• To manage diversity by respecting every race, gender, culture, religion and language, and build tolerance
  • Resolve conflicts, personal or community identity claims, that might be based upon or include religion, history, marginalization, exclusion and a host of other factors.

In addition to states who are members of the AU and their leaders – who will be their partners to implement “The Africa we want by 2063” and to address the above issues?

One answer is the African Union Interfaith Dialogue Forum, a permanent steering committee consisting of senior religious leaders and policymakers, tasked with advancing cooperation between the AU and Africa’s religious communities to reduce conflict and coordinate peace and development efforts.[5]

Another answer is leaders of religious faiths at the local level. Although neither Christianity nor Islam could be considered indigenous to Africa; there is no doubt that the African continent and its peoples, for centuries, have been home to the diversity of its indigenous religions, as well as to Christianity and Islam. The facts and figures are not precise though it could be said that 80% of all those living in Africa are either Christian or Muslim. [6]

One challenge to successful implementation of the AU intentions is the diversity of leadership that appear to lack tolerance of each other striving to be the sole faith and the singular leadership. That leaves the rhetorical question – Can the African Union tackle religion?  – or in other words – will Africa really get the “The Africa we want by 2063”!



[1] Giouroukakis, V. and Connolly, M.  (ed) Getting to the Core of Literacy for History, Social Studies, Science and Technical Subjects,  (Sage 2013)

[2] Evans, M. and Murray, R. (ed) African Charter on Human and Peoples Rights, (Cambridge University Press 2002)

[3] Baber, G. Essays on International Law, (Cambridge Scholars Publishing 2017)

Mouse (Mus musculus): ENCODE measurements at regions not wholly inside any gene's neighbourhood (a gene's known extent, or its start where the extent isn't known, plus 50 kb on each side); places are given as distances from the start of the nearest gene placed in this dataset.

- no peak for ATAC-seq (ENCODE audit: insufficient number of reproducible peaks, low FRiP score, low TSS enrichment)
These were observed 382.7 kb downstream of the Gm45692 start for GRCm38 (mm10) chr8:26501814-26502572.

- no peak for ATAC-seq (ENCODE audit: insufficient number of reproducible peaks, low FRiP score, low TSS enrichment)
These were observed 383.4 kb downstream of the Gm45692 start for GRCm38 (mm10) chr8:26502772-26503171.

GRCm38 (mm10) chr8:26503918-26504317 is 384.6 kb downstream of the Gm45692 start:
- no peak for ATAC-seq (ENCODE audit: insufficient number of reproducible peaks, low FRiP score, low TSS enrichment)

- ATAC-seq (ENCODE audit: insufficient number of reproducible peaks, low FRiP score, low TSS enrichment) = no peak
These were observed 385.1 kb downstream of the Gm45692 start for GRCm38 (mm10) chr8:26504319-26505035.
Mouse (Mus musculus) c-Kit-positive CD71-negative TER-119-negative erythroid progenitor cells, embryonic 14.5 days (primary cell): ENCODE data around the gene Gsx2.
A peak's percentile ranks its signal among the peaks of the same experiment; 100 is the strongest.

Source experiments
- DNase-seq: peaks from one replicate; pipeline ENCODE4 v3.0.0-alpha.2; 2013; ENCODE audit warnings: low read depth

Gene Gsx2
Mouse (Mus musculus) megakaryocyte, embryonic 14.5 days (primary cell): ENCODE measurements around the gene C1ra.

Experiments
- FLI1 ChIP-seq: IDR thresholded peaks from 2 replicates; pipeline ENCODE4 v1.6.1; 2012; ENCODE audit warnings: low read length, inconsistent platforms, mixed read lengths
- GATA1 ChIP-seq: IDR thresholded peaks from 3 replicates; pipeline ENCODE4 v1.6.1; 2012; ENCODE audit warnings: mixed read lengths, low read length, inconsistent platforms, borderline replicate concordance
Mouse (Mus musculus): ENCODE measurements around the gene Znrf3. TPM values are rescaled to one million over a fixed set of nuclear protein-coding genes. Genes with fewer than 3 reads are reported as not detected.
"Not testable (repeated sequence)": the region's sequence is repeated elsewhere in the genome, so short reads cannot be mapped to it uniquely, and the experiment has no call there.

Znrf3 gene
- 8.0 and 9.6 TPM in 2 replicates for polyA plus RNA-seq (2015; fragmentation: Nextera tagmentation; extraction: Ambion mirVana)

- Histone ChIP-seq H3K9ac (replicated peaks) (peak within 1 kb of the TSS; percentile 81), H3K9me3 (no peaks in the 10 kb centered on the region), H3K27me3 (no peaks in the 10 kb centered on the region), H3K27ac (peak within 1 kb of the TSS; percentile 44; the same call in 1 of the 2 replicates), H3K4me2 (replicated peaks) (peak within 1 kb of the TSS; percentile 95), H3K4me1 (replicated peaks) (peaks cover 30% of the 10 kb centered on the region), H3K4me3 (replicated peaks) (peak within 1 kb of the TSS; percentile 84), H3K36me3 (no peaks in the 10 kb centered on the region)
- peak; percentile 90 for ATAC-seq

[4] To be found in reading many reports on the Africa Union website

[5] Pioin, J. (ed) Africa futures: towards a sustainable emergence? (UNESCO 2015)

[6] The Encyclopaedia Britannica to be found debates the various sources each of which has a preference.

An Islamic Caliphate in the Africa context – Dr. Glen Segell


An Islamic Caliphate in the Africa context 

By Glen Segell

RIMA Occasional Papers, Volume 5 (2017), Number 4 (March 2017)

A thesis is that regime types and leadership are important in defining an Islamic Caliphate in the Africa context in addition to the beliefs and practices of the population. Extrapolating this thesis means that Islam in Africa can be viewed in a number of ways, when considering the notion of an Islamic Caliphate. In all of these there is consensus that the definition of an Islamic Caliphate would negate the existence of the Western notion of a sovereign nation state with defined geographic borders. But what are the interim stages and definitions? One way is to start with the current situation of 54 sovereign nation states on the African continent. Each of these needs to be viewed based on certain criteria. For example the number of people who identify themselves as Muslims in any sovereign state. If there is a majority then the state can be considered a state of Muslims. If the majority of the residents are observant Muslims then it could be said that the state may exhibit Islamism. If the regime has Islamic law and practices then it could be said that it is an Islamic state. All of these could be said to be applicable ways to evaluate whether or not Islam is increasing in Africa towards the emergence of a

One way is to start with the current situation of 54 sovereign nation states on the African continent. Each of these needs to be viewed based on certain criteria. For example the number of people who identify themselves as Muslims in any sovereign state. If there is a majority then the state can be considered a state of Muslims. If the majority of the residents are observant Muslims then it could be said that the state may exhibit Islamism. If the regime has Islamic law and practices then it could be said that it is an Islamic state. All of these could be said to be applicable ways to evaluate whether or not Islam is increasing in Africa towards the emergence of a continent wide Caliphate. But this is not the only way. Also and in the manner of 20